OCEAN CITY -- Jim Mathias, a sentimental soul, remembers growing up in Baltimore when it felt like the center of the known world. His family lived on 34th Street in Hampden. Mathias recalls Saturday afternoon triple features at the Ideal movie theater, road trips to the roller coaster rides at Gwynn Oak Park and cultural excursions all the way to the Greyhound bus station on Howard Street just to play the pinball machines.
They're all gone now. Long ago, the youthful Mathias imagined they would remain forever. Now 53, he sits in a back room at the Hobbitt Restaurant, on 81st Street by the Assawoman Bay, watching a glorious evening sun dip itself into millions of years of water. The bay might remain here forever. But it's clear, as Mathias commences his fifth term as mayor of this seaside resort, that Ocean City is balanced on the inevitable tides of change.
He glances out across willowy marsh grasses blowing in a strong wind. Ocean City draws 8 million visitors a year, half of them each summer and half spread across the chillier months. In large measure, it's the lure of these marshes and the ocean on the other side of Coastal Highway, of a sweet vision of nature before humanity started imposing its notion of progress on it.
The question is: How much progress can the place stand?
Ocean City is sometimes a victim of his own popularity. The place seduces millions of us, even as we watch it change. In the last fiscal year, 1,245 permits for new construction were issued here. The total value was $133 million. Luxury suites will be going up soon on Baltimore Avenue, a hotel at 45th Street, and condominiums on 49th Street. In the past year, residential projects went up called Bay View and Summer House, Sunset Bay and Adventura, each name an attempt to capture the town's most enduring charms, even as they pave over them.
Not to mention, says Mathias, this Hobbitt Restaurant where he's watching the sun go down. After 28 years in business, the Hobbitt's owners are looking to sell the place to convert it into condos. Never mind sentiment, there's so much money to be made in land. Maybe God's not making any more of it, but you can put buildings over it that stretch to the sky.
"The problem," says Mathias, "is hitting that balance. The city's doing great, and it'll evolve into more greatness, as long as there are steady hands on the wheel. But it's a living organism, and we have to figure out what kind of evolution is in the community's best interests.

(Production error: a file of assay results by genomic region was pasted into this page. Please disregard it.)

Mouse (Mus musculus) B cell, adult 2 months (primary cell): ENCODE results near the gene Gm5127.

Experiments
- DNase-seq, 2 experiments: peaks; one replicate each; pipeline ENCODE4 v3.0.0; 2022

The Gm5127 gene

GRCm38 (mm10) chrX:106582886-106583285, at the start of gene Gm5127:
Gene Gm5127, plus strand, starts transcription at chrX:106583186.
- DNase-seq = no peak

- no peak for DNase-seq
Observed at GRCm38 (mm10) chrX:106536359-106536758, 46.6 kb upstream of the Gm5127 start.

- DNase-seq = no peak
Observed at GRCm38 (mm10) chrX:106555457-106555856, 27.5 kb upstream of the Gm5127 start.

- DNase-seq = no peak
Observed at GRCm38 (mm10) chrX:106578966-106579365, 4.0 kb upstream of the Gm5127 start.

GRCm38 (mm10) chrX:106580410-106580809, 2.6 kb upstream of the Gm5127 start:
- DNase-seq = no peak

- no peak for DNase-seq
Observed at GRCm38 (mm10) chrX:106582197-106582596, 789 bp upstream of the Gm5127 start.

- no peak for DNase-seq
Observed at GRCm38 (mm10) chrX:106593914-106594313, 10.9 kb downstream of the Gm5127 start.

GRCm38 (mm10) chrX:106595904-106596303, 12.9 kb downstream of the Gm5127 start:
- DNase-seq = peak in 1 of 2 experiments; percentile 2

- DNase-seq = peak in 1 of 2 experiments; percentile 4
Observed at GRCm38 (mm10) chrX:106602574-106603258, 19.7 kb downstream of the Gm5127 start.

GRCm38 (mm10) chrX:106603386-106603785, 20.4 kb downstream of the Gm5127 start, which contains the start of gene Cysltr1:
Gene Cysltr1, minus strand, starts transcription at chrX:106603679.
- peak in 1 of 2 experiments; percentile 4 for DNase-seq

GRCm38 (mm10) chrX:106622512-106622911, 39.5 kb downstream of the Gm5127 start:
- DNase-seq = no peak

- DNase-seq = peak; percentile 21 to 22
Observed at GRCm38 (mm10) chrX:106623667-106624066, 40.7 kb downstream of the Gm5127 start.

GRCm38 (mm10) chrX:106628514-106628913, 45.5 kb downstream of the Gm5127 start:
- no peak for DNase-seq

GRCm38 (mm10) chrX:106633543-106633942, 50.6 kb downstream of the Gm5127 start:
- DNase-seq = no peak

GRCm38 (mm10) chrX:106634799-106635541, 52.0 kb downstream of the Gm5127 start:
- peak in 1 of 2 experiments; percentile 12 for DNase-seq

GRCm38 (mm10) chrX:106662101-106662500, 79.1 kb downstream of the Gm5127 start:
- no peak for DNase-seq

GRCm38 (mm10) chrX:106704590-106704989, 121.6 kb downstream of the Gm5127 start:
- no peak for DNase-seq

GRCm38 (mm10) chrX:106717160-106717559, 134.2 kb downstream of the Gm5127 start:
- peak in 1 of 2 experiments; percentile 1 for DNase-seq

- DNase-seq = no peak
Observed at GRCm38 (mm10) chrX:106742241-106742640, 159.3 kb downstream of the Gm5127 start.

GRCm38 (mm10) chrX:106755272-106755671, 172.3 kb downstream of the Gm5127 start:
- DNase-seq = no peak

"Ocean City has a sense of place. It has a quaint atmosphere. But there's also the pull of economics, which is like the pull of gravity. So we're all caught -- me and the City Council, and developers -- between this pressure to build, and wanting to preserve what we treasure. Believe me, I've been on the street my whole life, and the dam's getting ready to break on this one."
The last political campaign became a referendum on development. There were emotionally charged public hearings last spring, and battles between real estate types and a slow-growth coalition. Mathias says he "got my ears pinned to the wall by both sides."
His mayoral opponent, veteran Councilman Vincent Gisriel Jr., headed a slow-growth coalition that made development, gridlock and spending the defining issues. In last month's election, Mathias got 55 percent of the vote. Three weeks after the vote, he still carries the look of somebody coming off major surgery.
"A tough race," he acknowledges. In Ocean City, the mayoral campaigns come every two years. After four previous wins, he wasn't anticipating such a tough run. It's an indicator of high emotions.
And commercial development's only part of it. The Atlantic still pounds its way deeper onto the shoreline each year, and Ocean City has to scramble for beach replenishment money. There's an agreement, dating back to 1988, in which Washington kicks in considerable money -- but the Bush administration has taken the money out for the last two years, putting more financial pressure on the state and Worcester County.
Things change. The sentimental Mathias, lovingly recalling the Baltimore of his youth, graduated from Calvert Hall in 1969. Watching the sun set here, he rattles off names from his youth: Champs Drive-In, Tommy Vann and the Echoes, the Van Dykes, the Toddle House on Reisterstown Road, the Milford Mill Swim Club. He can still tell you, wincing slightly, about Calvert Hall's loss to arch-rival Loyola on Thanksgiving Day in his senior year.
Ironically, his mayoral opponent this year, Gisriel, attended Loyola. The weekend before this year's election, Mathias attended his 35th Calvert Hall reunion. Asked to say a few words to the crowd, he mentioned the football loss.
"Tuesday night," Mathias said to loud cheers, "we're getting revenge."
Thirty-five years ago, Calvert Hall lost by three points. Mathias of Calvert Hall won by 300.
"Now, we're even," he said.
The past clings. Ocean City tries to strike a balance between its past and its future, its charm and its needs. In 1905, the town's first volunteer firefighters signed up for duty. For 99 years, this worked fine. But last week, the Fire Commission voted to recommend a full-time, paid fire chief, the first in its history.
Some things are inevitable. Ocean City embraces the natural wonders of its past. But, sure as the tides, change is coming, too.